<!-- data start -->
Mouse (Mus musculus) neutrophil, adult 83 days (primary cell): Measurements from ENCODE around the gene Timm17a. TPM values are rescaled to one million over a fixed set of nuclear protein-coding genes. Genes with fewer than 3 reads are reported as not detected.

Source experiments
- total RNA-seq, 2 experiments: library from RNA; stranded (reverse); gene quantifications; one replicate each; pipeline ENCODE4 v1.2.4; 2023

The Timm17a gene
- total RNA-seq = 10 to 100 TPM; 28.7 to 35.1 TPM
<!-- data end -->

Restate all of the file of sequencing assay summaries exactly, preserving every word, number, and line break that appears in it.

Mouse (Mus musculus) neutrophil, adult 83 days (primary cell): Measurements from ENCODE around the gene Timm17a. TPM values are rescaled to one million over a fixed set of nuclear protein-coding genes. Genes with fewer than 3 reads are reported as not detected.

Source experiments
- total RNA-seq, 2 experiments: library from RNA; stranded (reverse); gene quantifications; one replicate each; pipeline ENCODE4 v1.2.4; 2023

The Timm17a gene
- total RNA-seq = 10 to 100 TPM; 28.7 to 35.1 TPM